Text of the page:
What does the future hold for unmanned aircraft systems?
Drones, also known as unmanned aircraft systems (UAS) are capturing the imagination of many people with their widespread application. For others, they are a serious threat to airspace management and privacy. While it is clear that this technology is here to stay, important questions are waiting to be answered.
Come join us for a presentation by Michel Guillaume, Professor and Director of the Centre for Aviation (ZAV) at Zurich University of Applied Sciences (ZHAW), where he and his team are working on answering some of these important questions.
The unique Bachelor Degree Program in Aviation associated with ZAV, now celebrating its 10th anniversary, is an interdisciplinary program addressing complex and wide-ranging issues in the aviation sector under one roof. It links a broad variety of technologies, methods, and research fields with the goal of overcoming the challenges of future global mobility and researching ways to shape it more efficiently and securely.
Michel Guillaume will discuss the development of fixed wing UMARS drones, Remote Pilote Stations for drones and the project of a “Technology Study for Drones” in Switzerland, where in 2015 Swiss Post, Swiss WorldCargo and Matternet started jointly testing the commercial use of logistics drones.
Following Michel Guillaume’s presentation, a panel of experts moderated by Olivier de Weck from MIT’s AeroAstro department will discuss the future of autonomous aerospace science, ideas for unmanned aircraft integration in existing aerospace organization, and trends for payloads of unmanned aircraft systems for different applications (search and rescue, logistics, real estate agriculture, high altitude platforms to augment satellites, etc.).
6:00 PM: Doors Open
6:30 PM: Michel Guillaume Presentation
7:00 PM: Panel Discussion
8:00 PM: Networking Reception
9:00 PM: Doors Close
Keynote Speaker & Panelist
Michel Guillaume is the Director of the Centre for Aviation (ZAV) and Professor for Systems Integration & Structrual Integrity at the School of Engineering of Zurich University of Applied Sciences (ZHAW). Before that he worked for more than a decade at RUAG Aerospace, where at first he was project manager for the Swiss F/A-18 full scale fatigue test and then general manager of the Center Aerodynamics Large Wind Tunnel in Emmen. His expertise and research interests focus on aircraft design, aerodynamics, structural integrity, damage tolerance, and fatigue analysis.
Olivier de Weck is Professor of Aeronautics and Astronautics and Engineering Systems at MIT. His highly-impactful research focuses on the evolution and design properties of a wide range of complex man-made systems, such as air- and spacecraft, automobiles, and critical infrastructures. A former Swiss Air Force officer, he also holds degrees from both ETH Zurich (1993) and MIT (2001) and was liaison engineer and later engineer program manager at McDonnell Douglas’ F/A-18 aircraft program from 1993 to 1997.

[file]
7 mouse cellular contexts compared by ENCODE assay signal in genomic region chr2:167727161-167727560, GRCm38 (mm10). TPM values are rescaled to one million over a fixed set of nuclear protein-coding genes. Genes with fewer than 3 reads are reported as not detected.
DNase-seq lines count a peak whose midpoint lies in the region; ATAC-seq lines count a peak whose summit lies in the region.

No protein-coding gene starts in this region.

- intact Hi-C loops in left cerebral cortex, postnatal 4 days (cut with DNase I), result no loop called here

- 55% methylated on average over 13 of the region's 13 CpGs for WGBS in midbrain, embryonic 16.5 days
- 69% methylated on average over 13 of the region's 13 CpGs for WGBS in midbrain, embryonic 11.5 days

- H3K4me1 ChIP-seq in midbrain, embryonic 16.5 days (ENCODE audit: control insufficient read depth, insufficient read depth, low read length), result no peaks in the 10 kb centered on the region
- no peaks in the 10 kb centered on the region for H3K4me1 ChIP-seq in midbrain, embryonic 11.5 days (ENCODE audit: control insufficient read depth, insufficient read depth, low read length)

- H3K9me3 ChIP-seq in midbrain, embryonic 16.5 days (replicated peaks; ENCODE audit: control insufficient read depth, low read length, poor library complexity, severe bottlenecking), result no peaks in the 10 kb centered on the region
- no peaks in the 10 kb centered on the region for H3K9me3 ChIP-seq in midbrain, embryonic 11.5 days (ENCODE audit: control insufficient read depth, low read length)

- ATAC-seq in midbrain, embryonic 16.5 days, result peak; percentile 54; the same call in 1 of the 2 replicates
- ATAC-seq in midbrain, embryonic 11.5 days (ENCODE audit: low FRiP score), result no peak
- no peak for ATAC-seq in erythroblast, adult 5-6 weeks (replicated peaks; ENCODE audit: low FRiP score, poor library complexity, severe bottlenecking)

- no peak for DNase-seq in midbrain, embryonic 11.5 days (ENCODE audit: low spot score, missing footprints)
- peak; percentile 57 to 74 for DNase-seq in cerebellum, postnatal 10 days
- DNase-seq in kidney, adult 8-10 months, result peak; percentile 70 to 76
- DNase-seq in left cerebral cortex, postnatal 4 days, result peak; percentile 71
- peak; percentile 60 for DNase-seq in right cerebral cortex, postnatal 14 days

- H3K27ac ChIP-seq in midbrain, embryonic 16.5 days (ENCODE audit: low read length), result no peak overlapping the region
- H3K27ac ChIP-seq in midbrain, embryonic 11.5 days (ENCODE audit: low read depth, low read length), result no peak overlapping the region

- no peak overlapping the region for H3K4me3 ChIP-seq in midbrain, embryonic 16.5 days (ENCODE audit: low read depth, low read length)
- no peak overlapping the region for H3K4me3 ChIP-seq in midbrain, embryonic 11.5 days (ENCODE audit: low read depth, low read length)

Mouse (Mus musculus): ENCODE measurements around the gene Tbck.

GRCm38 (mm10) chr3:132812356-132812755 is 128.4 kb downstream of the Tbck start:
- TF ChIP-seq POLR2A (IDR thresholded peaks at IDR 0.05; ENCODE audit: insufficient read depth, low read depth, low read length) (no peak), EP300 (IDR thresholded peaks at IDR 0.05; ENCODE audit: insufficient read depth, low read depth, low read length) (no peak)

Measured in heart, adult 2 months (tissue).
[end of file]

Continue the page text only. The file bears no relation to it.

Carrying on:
Faine Greenwood is a Research Assistant for UAVs at the Harvard Humanitarian Initiative’s Signal Program. Ms. Greenwood coordinates the Signal Program’s research around the use of UAVs in humanitarian action. She was the co-author of the 2015 Drones for Aerial Observation primer for the New America Foundation, and took a leading role in researching New America’s accompanying UAV regulation and UAV case-study databases. She is currently actively involved in studying the development of regulatory and ethical frameworks for the responsible use of UAVs in multiple pre- and post-disaster contexts. Ms. Greenwood has an MA in Communications from Stanford University, and a member of the Humanitarian UAV Network (UAViators). She is also an experienced amateur drone pilot and 3D map maker, including expertise in Drone Deploy software and related platforms.
Parker Vascik is a graduate student with the International Center for Air Transportation (ICAT) at the Massachusetts Institute of Technology and an affiliate of the MIT Strategic Engineering Research Group (SERG). Vascik is a PhD candidate in Aeronautics & Astronautics and is completing a master’s degree in Technology & Policy. His research interests concern the development and application of systems engineering principles to inform decision making on complex socio-technical systems with uncertain futures. Working with the NASA UTM program in 2015, Vascik authored a review of the potential impact of operational constraints on the near-term markets for 135 UAS applications. Vascik’s current research portfolio explores holistic system integration challenges and mitigations for UAS and on-demand mobility aviation.
Rob Knochenhauer is Director of Flight Operations at GreenSight Agronomics. He has 15+ years experience in complex electromechanical systems, primarily unmanned vehicles (ground, sea and air). Mr. Knochenhauer’s experience includes deep technical expertise in component and systems design engineering as well as the business acumen needed to successfully manage programs, build partnerships, author proposals, and win new business. At GreenSight Agronomics, Mr. Knochenhauer is working with the founders of the company to introduce a revolutionary new tool for turfgrass managers to efficiently apply resources (water & chemical treatments) through frequent assessments via a fully automated drone flying daily over the crop.
James Paduano is Director for Autonomy R&D at Aurora Flight Sciences. He has 10+ years experience in the private sector and has been at Aurora for over a decade. Prior to that Mr. Paduano was an Associate Professor at MIT’s AeroAstro Department and a Principal Research Engineer at MIT’s Gas Turbine Laborartory. A graduate of the University of Kansas, Mr. Paduano holds a doctorate from MIT in the Department of Aeronautics and Astronautics.